9. Haha! This list is absolutely terrible.. king fisher was hardly a gunfighter but more of a cowboy type figure who for int’l a few scrapes with ranch hands..btk was not a gunfighter …he was a cattle rustler/hired hand who handled himself well and used a gun when he had to(only 4 kills). Jim miller?? Bank robber…tom horn was an indian hunter and bounty hunter?? Haha. Wyatt warp wasn’t even a gunfighter to be honest. Doc hollidy, kid curry, Luke short and dave matter should be on there before half those guys. Hickhock should be second or first.

  10. how about Jesse James? 16 individual kills and involved in the death of over 180 others! I think he deserves a place here.

  11. I’ve enjoyed the info and discussion. Hollywood has warped us to the point where somebody has to go full Rambo before we are impressed. I’d say anybody who’s ever stared down an armed man face to face and drawn his weapon win or lose is a badass to me.

    P S. I’ve got dibs on the porn name “John Wesley Hardon”!

  12. Ridiculous not to have Jesse James in the top 3 or 4. He killed at least 17 and was credited or at least partially credited with up to 180 from his bushwacking days – correct this error or your list is meaningless

  13. E otherThere were many gunfighters missing from this list and a good bit of rumors floating about but saying any of these men didn’t belong is bull maybe not top ten but when you kill another human in a fight where ether could die and u come out on top your a gunfighter there is two things that happen when u have to draw and take a life ether you look at it as me or them and put no more thought in it or you spend the rest of your life in regret but never felt more than the recoil of my weapon mainly when you have to take a life ether you are numb or scared or a combination of the two but to not back down and meet it head on muzzle to muzzle and come out on top even one or two confirmed you are a gunfighter
    back shootin murders who were to scared to face there target definitely shouldn’t make any list except for top ten p#$$?$ my opinion sure someone can argue my point but challenge u drop a hammer with lead flying at you and be steady and unflinching enough to fire one round and groundcheck your opponent thats where you weed out people willing to survive and (sorry for the expression pun or whatever) cowboy up and the people who ether get run over or who shoot you in your sleep unarmed or in the back

  14. No Jesse James in your list?! How can you not include the most famous outlaw of all? He killed at least 16 or 17 men and perhaps many, many more. Your list is worthless without him in the top 3 at least!

  15. Wow great info. Who can say what is truly accurate here? I watched Unforgiven tonite for the 15th time (give or take) and you may cringe but when Clint rides past Ned on the porch it is just surreal to me…. These guys are all legends for different reasons but let’s face it Kid Curry and Jesse James not on this list is a shame. Overall great info though thanks!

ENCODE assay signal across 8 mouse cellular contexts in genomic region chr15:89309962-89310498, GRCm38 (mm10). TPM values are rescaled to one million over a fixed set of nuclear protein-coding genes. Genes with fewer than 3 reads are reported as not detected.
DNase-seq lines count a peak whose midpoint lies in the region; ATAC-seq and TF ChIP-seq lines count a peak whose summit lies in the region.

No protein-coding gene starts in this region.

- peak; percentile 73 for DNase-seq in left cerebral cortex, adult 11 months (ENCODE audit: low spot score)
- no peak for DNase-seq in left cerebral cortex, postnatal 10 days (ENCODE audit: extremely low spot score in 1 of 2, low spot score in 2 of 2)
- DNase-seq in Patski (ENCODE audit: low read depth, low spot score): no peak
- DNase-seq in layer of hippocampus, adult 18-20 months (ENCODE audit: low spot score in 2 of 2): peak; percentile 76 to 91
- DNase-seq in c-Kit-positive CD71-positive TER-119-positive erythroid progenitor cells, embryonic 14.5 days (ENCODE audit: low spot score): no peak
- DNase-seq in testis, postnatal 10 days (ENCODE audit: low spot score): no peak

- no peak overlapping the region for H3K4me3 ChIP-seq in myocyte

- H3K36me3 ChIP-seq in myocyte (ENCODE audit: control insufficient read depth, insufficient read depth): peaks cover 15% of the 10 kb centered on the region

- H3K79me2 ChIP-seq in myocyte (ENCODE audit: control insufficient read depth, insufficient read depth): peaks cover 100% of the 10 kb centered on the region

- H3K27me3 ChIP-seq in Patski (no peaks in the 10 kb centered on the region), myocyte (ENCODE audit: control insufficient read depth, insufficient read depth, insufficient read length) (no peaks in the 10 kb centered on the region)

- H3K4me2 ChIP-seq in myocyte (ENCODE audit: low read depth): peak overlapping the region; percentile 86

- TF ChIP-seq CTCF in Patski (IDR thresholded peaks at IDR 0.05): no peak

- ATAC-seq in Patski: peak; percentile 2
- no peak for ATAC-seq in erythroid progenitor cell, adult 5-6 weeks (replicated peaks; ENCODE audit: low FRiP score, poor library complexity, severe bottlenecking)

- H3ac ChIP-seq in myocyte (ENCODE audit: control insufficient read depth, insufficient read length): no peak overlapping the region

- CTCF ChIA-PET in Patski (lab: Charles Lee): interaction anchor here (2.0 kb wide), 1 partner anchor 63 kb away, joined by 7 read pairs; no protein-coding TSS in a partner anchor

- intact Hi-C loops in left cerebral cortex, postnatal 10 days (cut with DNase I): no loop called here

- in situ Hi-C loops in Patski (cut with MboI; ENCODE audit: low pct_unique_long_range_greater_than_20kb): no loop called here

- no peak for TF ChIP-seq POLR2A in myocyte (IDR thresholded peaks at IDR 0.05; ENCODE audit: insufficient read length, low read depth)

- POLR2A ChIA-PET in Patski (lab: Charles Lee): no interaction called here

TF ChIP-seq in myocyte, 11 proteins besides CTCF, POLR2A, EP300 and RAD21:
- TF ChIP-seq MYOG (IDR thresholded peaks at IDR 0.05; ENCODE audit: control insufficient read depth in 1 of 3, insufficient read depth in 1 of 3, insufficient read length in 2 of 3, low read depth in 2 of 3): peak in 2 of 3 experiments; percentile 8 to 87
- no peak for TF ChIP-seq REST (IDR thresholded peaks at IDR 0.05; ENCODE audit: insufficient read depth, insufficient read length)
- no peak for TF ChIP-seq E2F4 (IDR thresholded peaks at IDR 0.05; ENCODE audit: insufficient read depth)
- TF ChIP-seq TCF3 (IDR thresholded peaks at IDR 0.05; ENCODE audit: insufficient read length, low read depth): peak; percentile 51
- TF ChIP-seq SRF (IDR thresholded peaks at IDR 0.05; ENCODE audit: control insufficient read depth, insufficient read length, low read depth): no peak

16. Just one example of Jesse James’s skill was when he shot one of his gang who had fired at him while they were riding at speed. The dumb guy fired and hit Jesse’s hat and then paid the ultimate price for missing! Straight out of “For A Few Dollars More” ha! Get Jesse on this list!

  17. Cullen Baker should be on this list. He was rumored to have killed hundreds but more likely killed 50 or 60. Louis L’amour credited him for inventing the fast draw.

  18. Historian, Western World on

    The most famed gun slinger was actually a slow draw. Went by the name of no names, that is to say he never attended to a single identity. It is proven that he participated in single handedly killing over 1132 and gave the United States a tactical advantage unintentionally in it’s original formation.
    His name which is thoroughly documented to be the most well known identity was John Rambo.

  19. john Sutterfield on

    Alll this info is interesting. Opinions very, however I guess there will never be any way to document w who was really the fastest and then the most accurate.

  20. Scott Cooley, a pal of John Ringo’s from the Mason County War, Cochise County Sherriff, John Slaughter and Will Carver of Butch Cassidy’s Wild Bunch are all more deserving to be on this list than Wyatt Earp. Murdering unarmed homesteaders from hiding was Tom Horn’s style. Harvey “Kid Curry” Logan should be 2nd to Wes Hardin, yet he wasn’t even mentioned.

  21. Ive been in several gunfights, people have no idea how scary it is when your trading rounds with someone trying to kill you. Movies and books glorify gun battles, trust me there is no glory in killing someone. Its kill or be killed. Most of those guys back then were trying to make a name for themselves in lawless lands drunk on wisky. Theres a big difference between a gunfighter and a killer, most of those guys were killers.

  22. From what I have gathered, many of the gunfighters were violent racists, and a significant number of their victims were former slaves who wanted to vote.

  23. Tom Horn died by hanging in Cheyenne,Wyoming after the wealthy ranchers of the day deserted him. Read Chip Carlson’s book, Blood on the Moon, for the facts of Horn’s life.

  24. Orrin Porter Rockwell killed more people than any of these guys, he is not as well known because of being in the far west. But he killed all the way from back east to the west coast. He was a real tough person.

    • Agreed, nobody ever mentions Porter Rockwell but he has the best backstory of any of them and killed more men then all of them. Though it’s hard to know for sure but he killed at least 50 men and some estimates go as high as 200. Most experts believe the real number is right around 100 men.